After some controversy early in the ongoing COVID-19 pandemic, face masks are now widely considered an effective means for preventing the spread of virus particles by forming a physical barrier between the wearer and others. But what if a mask could not only stop an infected person from passing on the virus, but also monitor their symptoms without burdening healthcare workers?
“A system that remotely monitors patients’ vital parameters can help reduce face-to-face contact between healthcare workers and patients,” noted Xian Jun Loh, Executive Director of A*STAR’s Institute of Materials Research and Engineering (IMRE). “Such a remote system also benefits recovering patients by helping them track their progress, relieving the stress on overwhelmed healthcare systems during a pandemic.”
Loh and a team of researchers, in collaboration with Xiaodong Chen from Nanyang Technological University, Singapore, and Ban Hock Tan, a Senior Consultant from the Infectious Diseases Department, Singapore General Hospital, have developed a mask that can monitor pneumonia-related parameters. “We have monitored in real-time the heart rate, blood pressure, blood oxygen saturation and temperature of a person remotely over seven consecutive hours,” said Loh.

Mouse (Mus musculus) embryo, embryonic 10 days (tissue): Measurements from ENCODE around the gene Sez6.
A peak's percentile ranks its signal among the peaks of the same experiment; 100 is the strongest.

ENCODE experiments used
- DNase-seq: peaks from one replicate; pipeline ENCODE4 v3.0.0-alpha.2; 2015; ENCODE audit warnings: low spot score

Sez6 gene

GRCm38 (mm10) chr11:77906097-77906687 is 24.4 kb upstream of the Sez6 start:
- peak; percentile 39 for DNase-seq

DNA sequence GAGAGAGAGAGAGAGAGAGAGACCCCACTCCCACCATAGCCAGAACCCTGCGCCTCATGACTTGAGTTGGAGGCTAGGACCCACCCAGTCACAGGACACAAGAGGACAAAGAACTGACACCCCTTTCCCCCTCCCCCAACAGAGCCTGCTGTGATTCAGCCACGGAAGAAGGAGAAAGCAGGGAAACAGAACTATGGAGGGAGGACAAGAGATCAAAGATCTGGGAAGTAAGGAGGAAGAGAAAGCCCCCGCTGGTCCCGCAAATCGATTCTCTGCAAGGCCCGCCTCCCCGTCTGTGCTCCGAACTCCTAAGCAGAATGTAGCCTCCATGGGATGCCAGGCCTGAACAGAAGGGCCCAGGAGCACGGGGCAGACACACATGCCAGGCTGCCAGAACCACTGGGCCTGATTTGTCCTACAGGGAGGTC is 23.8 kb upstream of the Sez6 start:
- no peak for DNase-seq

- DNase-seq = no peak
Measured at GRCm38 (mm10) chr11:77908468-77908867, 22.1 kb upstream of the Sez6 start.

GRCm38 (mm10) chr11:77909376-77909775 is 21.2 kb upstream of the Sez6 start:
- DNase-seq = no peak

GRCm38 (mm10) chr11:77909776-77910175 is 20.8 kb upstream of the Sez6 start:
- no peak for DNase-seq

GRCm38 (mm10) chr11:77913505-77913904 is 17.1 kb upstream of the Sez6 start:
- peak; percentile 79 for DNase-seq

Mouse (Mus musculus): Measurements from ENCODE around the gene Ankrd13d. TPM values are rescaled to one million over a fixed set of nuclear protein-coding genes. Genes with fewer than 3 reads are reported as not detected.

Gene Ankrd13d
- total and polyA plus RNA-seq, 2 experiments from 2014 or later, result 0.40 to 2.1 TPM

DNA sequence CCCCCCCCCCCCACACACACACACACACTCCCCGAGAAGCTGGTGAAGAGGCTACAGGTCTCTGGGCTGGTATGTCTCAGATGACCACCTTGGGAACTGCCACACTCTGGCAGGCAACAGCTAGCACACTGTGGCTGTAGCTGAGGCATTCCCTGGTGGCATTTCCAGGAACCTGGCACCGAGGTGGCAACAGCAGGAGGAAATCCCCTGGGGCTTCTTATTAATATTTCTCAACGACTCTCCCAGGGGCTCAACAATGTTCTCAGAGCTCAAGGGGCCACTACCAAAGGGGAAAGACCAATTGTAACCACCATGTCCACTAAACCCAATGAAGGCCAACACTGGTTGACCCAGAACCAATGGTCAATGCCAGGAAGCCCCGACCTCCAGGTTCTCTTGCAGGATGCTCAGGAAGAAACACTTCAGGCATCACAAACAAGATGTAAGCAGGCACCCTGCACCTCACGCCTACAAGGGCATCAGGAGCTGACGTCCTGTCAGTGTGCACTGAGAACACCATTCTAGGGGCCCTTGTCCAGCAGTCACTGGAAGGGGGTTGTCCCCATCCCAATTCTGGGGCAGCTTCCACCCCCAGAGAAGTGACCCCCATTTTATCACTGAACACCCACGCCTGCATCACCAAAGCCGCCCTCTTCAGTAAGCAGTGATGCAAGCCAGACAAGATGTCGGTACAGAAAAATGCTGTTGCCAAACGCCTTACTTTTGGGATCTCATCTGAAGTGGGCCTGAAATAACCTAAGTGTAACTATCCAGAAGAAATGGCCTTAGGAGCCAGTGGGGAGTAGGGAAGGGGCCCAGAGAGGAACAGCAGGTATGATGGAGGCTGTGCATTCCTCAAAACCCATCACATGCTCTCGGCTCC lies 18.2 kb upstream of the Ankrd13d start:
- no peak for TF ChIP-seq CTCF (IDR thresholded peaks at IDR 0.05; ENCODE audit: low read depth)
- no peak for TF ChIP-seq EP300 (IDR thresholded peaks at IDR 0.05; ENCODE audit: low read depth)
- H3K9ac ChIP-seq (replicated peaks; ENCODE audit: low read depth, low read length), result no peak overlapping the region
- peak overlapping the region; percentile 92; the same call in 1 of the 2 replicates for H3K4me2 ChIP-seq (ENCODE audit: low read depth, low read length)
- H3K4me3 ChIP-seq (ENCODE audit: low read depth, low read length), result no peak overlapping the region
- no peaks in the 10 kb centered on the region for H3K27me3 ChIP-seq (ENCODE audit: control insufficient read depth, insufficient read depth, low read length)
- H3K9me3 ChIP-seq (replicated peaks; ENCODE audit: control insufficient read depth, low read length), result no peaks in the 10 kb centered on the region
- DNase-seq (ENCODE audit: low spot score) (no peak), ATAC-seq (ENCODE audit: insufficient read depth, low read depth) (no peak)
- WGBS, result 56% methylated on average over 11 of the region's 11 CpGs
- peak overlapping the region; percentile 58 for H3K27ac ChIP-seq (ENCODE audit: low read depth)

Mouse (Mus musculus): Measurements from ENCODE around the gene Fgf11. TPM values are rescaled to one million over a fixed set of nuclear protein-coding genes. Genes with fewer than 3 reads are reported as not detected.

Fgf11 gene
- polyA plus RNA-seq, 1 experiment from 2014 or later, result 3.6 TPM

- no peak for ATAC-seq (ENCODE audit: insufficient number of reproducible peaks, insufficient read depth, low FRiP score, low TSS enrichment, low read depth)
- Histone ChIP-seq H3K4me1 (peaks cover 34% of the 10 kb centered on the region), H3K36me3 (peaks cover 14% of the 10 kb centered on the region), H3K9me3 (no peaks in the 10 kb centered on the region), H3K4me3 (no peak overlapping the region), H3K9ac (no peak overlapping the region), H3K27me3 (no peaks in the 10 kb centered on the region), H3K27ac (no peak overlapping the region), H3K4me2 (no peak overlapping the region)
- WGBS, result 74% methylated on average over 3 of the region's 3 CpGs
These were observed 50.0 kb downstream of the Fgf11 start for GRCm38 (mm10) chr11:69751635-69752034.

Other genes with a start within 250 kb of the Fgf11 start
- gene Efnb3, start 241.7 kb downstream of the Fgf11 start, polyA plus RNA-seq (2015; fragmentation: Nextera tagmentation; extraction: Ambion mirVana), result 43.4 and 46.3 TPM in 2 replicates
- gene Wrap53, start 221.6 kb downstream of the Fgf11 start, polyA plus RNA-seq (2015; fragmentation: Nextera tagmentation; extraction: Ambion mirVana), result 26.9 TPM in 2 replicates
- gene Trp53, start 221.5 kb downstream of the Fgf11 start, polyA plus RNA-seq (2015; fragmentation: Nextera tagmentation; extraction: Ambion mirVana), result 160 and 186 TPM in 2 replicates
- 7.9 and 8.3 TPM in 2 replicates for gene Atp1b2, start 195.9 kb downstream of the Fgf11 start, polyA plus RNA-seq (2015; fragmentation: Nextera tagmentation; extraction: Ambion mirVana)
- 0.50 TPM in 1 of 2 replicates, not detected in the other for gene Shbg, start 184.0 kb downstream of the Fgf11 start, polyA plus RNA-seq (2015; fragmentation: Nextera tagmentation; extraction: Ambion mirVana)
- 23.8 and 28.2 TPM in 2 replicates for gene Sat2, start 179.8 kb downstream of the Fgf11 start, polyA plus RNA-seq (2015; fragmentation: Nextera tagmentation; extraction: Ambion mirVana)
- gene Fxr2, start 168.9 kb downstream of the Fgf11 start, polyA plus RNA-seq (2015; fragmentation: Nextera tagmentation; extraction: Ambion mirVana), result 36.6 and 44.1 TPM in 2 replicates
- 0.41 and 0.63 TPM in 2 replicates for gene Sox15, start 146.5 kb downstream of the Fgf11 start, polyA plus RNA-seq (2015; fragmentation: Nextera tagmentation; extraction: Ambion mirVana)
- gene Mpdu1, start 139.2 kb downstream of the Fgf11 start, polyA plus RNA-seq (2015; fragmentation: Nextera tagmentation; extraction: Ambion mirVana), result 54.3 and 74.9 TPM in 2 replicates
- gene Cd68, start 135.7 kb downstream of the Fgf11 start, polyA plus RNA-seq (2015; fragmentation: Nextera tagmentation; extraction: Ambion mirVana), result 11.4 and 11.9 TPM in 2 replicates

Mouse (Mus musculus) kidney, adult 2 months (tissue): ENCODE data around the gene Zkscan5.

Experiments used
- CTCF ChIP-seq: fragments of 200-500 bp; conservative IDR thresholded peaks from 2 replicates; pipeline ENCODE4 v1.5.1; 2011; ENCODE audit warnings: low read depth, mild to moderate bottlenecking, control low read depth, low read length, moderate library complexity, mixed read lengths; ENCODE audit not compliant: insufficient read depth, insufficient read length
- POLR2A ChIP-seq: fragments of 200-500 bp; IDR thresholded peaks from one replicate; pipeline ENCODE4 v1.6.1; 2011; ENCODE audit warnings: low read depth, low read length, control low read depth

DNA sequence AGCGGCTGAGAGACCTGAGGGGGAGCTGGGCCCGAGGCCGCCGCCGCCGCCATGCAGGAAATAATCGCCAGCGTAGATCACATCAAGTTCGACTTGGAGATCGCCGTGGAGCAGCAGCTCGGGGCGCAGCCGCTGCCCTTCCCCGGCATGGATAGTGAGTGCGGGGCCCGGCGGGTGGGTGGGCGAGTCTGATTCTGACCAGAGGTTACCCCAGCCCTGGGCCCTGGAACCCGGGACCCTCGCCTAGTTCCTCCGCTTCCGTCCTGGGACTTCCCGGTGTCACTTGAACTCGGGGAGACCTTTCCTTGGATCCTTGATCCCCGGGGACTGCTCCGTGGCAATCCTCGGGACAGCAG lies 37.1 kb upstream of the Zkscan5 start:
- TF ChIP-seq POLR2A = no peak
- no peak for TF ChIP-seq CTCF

The mask is made of a flexible skin-like material called polydimethylsiloxane, which has embedded within it a non-contact sensor system the researchers have named ‘Lab-on-Mask’. Within the Lab-on-Mask system are various sensors that collect information from the wearer’s face and convert them into electrical signals. The signals are sent to data-processing modules and delivered via a wireless Bluetooth system to an external device, such as a smartphone app, for real-time monitoring.
For example, to measure blood oxygen saturation, infrared light-emitting diodes (LEDs) in the Lab-on-Mask system shine light onto the blood vessels under the skin. A light detector and amplifier receive the reflected light and convert it into electrical signals that inform clinicians about the narrowing and expansion of the patient’s blood vessels. Heart rate and blood pressure are measured in a similar manner using green LEDs.
The researchers confirmed that all measurements made with the smart mask were accurate by comparing them with those measured using standard methods. And as a bonus, the entire system conforms well with the wearer’s face, making the mask comfortable to wear.
In the future, the researchers plan to collaborate with hospitals to promote the use of the smart mask for remote, real-time monitoring of infected patients. They are also considering ways to optimize the mask, such as by adding anti-viral chemical sensors and coatings that can monitor and deactivate viruses.
The A*STAR-affiliated researchers contributing to this research are from the Institute of Materials Research and Engineering (IMRE).